a river nearby

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After a long day of medical adventures for my poor husband, it was a relief to sit on our deck under the vines and talk to our granddaughter Kelly, who turned 4 yesterday. “It’s my real birthday today,” she confided. Her party was last week so this was worth knowing: that you can celebrate twice (maybe more) but only one day is the actual day you become officially a year older.

Her birthday party included a bike parade, all the kids riding (or gliding, because her bike is a balance bike) with balloons and streamers on their handlebars. And there was also a treasure hunt. A neighbour told them that pirates had been known to come up the North Saskatchewan River to bury their treasure along Mill Creek Ravine, just a half a block from Kelly’s house. And you know how landscapes change over time, particular rivers and ravines. So there was a hunt for this treasure and sure enough, right under the porch of Kelly’s house—gold coins! And even better? There was chocolate inside.

I was not surprised to learn that pirates had been in the vicinity. It was foretold, after all, by the Arrogant Worms:

I hear in North Alberta there’s a band of buccaneers
They roam the Athabaska from Smith to Fort McKay

One of the photographs that arrived by email shows Henry on his bike in their backyard. We gave Kelly this bike for her second birthday. Now she’s moved up to a bigger size and it’s perfect for her brother.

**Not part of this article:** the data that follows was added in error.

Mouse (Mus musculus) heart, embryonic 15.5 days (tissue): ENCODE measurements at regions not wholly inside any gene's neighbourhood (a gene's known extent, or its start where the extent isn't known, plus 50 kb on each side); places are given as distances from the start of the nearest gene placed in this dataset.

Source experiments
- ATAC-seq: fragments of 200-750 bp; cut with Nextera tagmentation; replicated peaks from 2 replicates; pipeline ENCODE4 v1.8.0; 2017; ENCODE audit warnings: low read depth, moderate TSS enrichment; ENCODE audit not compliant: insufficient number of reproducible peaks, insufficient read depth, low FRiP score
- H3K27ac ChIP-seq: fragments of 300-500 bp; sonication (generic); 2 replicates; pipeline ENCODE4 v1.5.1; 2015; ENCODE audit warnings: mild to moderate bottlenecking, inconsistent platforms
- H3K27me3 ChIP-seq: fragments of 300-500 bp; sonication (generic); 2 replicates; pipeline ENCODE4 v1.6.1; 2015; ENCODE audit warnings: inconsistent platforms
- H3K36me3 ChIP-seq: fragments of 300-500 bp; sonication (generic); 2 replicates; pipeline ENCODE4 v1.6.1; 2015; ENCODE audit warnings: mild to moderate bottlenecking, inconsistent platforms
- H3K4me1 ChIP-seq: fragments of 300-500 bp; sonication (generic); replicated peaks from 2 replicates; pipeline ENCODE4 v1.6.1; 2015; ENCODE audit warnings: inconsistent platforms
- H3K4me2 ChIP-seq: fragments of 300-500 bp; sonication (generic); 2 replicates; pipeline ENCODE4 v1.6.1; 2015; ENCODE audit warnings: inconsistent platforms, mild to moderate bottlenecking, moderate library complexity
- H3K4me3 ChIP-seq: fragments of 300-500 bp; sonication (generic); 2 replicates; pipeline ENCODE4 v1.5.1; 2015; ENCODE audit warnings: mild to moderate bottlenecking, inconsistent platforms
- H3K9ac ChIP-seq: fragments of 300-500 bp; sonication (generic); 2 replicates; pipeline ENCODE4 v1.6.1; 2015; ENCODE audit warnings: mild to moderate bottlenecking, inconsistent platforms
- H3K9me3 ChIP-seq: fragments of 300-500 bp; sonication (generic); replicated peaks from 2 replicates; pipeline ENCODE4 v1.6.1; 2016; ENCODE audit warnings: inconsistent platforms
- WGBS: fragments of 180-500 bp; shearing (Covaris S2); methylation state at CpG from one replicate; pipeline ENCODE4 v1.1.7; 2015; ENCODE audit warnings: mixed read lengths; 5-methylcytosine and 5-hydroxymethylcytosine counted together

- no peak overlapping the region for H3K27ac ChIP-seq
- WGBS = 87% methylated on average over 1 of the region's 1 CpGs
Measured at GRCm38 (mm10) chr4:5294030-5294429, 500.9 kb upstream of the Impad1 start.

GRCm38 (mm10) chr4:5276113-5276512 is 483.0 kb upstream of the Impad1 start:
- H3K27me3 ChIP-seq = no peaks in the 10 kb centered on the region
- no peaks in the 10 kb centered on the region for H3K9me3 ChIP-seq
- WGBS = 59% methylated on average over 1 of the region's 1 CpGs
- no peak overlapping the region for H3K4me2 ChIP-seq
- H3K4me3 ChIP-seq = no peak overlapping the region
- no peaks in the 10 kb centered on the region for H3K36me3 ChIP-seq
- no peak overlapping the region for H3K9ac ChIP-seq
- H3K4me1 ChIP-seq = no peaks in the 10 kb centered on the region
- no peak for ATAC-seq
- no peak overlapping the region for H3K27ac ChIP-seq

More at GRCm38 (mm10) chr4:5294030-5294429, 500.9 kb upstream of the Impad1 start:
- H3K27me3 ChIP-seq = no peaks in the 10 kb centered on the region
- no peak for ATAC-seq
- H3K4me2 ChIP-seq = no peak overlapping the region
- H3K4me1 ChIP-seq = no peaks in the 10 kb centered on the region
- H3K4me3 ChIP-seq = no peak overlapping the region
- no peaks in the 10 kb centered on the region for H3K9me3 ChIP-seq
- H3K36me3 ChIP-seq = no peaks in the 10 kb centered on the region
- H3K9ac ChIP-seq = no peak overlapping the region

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Looking at him, I remembered one of the handful of photographs I have of my father as a child, also on a bike (well, a trike), and also near a river. The Red Deer, not the North Saskatchewan, but their body language is a shared language, across almost a century. My father looks like he would have been 3 or 4 in this photograph:
dad on bike.jpg

He’s wearing a sweater, which suggests this might be fall, his birthday, October, 1929? A boy who might also have dreamed of pirates, of treasure. I wrote about those photographs in Euclid’s Orchard:

I have a handful of photographs from the 1920s, taken on what I suspected was the land where Anna and Joseph settled and that my grandmother must have inherited after Joseph’s death during the 1918 Spanish flu epidemic. A funeral for Julia, the first child born to my grandmother and her second husband, my grandfather John Kishkan, in 1921 and dead of diphtheria in 1923. My father, Anthony Kishkan, known to his familiars as Tony, on a small trike in a rough yard with a dog. Another of my father in a little car with some wash tubs stacked behind him and bleak hills beyond those. I wondered if this was the land. Dry, dry, and a river nearby.